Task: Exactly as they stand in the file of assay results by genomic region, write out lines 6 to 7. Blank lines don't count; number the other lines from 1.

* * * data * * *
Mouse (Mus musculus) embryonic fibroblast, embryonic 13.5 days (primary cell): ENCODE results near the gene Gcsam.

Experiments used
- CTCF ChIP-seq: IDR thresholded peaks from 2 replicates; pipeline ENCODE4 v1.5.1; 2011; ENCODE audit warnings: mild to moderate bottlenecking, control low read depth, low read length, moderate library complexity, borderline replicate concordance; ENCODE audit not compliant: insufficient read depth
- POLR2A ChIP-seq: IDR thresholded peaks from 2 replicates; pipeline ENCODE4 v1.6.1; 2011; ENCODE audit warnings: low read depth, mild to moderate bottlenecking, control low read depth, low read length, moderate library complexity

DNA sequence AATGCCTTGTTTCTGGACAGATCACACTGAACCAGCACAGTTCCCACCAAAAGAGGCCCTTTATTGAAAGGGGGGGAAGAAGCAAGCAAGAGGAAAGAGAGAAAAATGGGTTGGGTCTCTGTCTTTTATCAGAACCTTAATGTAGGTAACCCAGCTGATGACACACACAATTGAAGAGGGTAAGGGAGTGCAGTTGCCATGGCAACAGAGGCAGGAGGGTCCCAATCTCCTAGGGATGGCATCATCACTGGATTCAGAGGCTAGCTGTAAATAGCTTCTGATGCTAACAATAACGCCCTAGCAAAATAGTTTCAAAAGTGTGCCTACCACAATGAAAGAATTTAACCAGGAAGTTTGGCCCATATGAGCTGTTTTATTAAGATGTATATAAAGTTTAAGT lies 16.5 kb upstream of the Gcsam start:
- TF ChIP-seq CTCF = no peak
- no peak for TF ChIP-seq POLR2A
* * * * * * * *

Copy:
- TF ChIP-seq CTCF = no peak
- no peak for TF ChIP-seq POLR2A